James F. Kay

Dean and Vice President of Academic Affairs, PTS
Joe R. Engle Professor of Homiletics and Liturgics
Director, Joe R. Engle Institute of Preaching

Christine Roy Yoder

I am grateful to you, Leong, for so many things–your passionate teaching and inspirational scholarship, your mentoring and wisdom, your warm collegiality, and your considerable generosity. I celebrate and give thanks for your years at Princeton Theological Seminary, and I wish you joy and much success at Vanderbilt. Here’s to you, and welcome to the Bible Belt!


Christine Roy Yoder
Professor of Old Testament
Columbia Theological Seminary

Justin Reed

The acumen of Professor Seow’s academic work testifies to his preeminent place within the disciple of Hebrew Bible/Old Testament. But, even outside of Seow’s brilliant scholarship, the main trait of his personality that confronts anyone who has the pleasure of encountering him in person is his passion. Seow has a love for the things that he studies and teaches more than almost anyone you will ever meet. More importantly, that passion that he brings to his academic study of the Bible spills over into the way that he lives his life–compassionately immersed in a concern for the students here at PTS and deeply motivated by a yearning for peace and justice in the world at large.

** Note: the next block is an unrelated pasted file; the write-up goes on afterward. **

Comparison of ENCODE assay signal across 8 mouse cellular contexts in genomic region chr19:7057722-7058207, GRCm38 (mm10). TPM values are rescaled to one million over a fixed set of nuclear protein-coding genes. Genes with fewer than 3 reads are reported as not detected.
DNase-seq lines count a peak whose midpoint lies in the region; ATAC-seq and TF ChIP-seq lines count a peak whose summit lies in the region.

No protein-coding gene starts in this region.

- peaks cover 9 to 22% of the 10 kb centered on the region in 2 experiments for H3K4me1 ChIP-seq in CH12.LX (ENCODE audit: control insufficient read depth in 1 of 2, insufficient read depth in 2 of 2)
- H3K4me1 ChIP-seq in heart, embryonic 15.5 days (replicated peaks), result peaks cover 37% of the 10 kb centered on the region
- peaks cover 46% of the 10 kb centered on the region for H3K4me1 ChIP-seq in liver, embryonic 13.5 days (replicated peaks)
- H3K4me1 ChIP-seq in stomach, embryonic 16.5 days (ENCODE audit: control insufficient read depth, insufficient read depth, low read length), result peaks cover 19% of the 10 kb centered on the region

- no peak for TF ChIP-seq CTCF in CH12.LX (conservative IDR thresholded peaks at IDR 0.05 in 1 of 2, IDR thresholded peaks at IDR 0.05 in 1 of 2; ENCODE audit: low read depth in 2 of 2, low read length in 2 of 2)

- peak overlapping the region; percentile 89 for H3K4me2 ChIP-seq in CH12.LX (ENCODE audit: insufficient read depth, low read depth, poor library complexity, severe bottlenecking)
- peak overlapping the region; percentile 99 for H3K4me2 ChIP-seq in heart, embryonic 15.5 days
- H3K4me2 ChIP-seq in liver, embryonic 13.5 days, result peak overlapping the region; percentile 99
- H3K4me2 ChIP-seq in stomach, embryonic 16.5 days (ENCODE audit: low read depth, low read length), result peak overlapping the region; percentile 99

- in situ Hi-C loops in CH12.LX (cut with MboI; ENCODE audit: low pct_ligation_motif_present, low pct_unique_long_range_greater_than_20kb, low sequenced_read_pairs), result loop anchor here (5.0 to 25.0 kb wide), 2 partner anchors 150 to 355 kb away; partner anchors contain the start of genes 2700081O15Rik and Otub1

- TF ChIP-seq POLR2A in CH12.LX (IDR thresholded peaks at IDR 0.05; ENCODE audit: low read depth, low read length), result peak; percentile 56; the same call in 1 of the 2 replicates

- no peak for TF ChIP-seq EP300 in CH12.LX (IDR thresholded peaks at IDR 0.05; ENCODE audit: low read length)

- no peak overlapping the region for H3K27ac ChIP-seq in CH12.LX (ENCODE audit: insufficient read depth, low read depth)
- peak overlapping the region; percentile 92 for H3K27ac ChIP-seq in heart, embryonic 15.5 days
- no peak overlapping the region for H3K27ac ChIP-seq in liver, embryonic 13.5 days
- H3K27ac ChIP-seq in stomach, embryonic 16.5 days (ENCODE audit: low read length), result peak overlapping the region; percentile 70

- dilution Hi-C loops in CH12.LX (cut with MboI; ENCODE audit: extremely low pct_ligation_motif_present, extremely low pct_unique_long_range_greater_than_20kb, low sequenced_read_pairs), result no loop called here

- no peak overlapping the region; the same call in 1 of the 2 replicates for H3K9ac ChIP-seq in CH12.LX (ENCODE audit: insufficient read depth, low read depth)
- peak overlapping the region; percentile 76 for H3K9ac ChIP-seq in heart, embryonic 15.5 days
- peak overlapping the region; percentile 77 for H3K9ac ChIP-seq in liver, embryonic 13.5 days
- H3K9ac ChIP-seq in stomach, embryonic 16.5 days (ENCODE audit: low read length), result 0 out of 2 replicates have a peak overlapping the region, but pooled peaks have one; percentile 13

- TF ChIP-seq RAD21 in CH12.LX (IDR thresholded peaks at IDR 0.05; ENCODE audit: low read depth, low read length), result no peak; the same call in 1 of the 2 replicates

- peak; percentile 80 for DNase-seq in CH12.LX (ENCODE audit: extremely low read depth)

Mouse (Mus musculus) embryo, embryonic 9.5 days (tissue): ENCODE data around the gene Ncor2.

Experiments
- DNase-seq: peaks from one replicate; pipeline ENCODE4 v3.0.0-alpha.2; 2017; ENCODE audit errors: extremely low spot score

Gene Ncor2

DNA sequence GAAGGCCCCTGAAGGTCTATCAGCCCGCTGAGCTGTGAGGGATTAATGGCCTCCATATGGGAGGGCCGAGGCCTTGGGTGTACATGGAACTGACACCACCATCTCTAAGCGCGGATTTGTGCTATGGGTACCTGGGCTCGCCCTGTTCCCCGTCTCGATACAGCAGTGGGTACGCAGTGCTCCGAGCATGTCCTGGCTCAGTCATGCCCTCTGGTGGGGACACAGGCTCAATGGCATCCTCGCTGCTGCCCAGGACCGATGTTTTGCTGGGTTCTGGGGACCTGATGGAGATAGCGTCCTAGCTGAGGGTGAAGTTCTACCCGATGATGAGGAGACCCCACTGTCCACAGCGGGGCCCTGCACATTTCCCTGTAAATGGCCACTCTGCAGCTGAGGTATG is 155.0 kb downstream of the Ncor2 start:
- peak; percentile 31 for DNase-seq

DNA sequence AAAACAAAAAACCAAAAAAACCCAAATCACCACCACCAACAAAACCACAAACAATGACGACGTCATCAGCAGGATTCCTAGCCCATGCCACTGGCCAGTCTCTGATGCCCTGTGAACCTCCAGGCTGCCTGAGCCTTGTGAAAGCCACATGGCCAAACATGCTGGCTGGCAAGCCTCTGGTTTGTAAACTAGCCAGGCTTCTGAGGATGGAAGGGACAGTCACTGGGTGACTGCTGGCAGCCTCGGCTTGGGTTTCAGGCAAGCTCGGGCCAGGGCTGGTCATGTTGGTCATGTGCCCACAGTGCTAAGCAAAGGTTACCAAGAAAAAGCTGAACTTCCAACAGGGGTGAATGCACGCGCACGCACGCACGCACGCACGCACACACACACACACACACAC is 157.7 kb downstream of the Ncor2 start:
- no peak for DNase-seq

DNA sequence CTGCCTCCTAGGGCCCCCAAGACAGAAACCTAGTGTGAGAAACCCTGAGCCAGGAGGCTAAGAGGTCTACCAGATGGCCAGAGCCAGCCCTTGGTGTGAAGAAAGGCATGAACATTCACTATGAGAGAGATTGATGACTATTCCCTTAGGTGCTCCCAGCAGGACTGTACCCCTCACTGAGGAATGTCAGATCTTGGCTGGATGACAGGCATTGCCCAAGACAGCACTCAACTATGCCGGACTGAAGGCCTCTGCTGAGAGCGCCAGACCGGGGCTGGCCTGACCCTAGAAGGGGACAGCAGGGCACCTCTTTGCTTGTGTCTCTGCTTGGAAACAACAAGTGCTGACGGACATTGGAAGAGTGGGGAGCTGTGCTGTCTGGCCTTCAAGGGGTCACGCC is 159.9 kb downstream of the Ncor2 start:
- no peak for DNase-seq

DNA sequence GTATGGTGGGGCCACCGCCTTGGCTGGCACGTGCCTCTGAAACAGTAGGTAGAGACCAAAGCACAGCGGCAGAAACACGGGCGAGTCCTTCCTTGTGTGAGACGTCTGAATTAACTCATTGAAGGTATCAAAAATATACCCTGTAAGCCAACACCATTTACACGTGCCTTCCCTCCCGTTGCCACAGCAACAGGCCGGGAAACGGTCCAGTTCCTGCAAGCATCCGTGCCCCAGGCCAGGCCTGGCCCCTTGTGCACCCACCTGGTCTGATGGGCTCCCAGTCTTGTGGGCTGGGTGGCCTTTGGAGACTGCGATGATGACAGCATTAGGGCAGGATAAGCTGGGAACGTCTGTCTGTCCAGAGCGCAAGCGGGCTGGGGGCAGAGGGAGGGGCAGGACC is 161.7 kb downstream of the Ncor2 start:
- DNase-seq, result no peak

Justin Reed

2nd year PhD Student, PTS

Dennis T. Olson

You have been a wonderful colleague and friend over my 28 years of teaching Old Testament at Princeton Theological Seminary.  I am thankful to God for all the many, many ways in which you have contributed to educating and inspiring Masters and PhD students to love the Old Testament in all its richness and diversity.  I wish you the very best as you move and share your gifts of teaching and scholarship with a new community in Nashville.

Dennis Olson

Charles T. Haley Professor of Old Testament Theology, PTS

Katharine Sakenfeld

I had the joy of having Dr. Seow as an Mdiv student, years before he became a treasured colleague. How rare it is to have a student (think Dr. Seow) who teaches the teacher every time the student contributes a comment or a paper! And how rare it is that a student (think Dr. Seow) deliberately chooses the most difficult assignment options! How rare it is that a student (think Dr. Seow) is able to teach classmates without intimidating or boring them! Classes in which Dr. Seow was a student remain among the most memorable of my long teaching career.

Katharine Doob Sakenfeld

William Albright Eisenberger Professor of Old Testament Emerita, PTS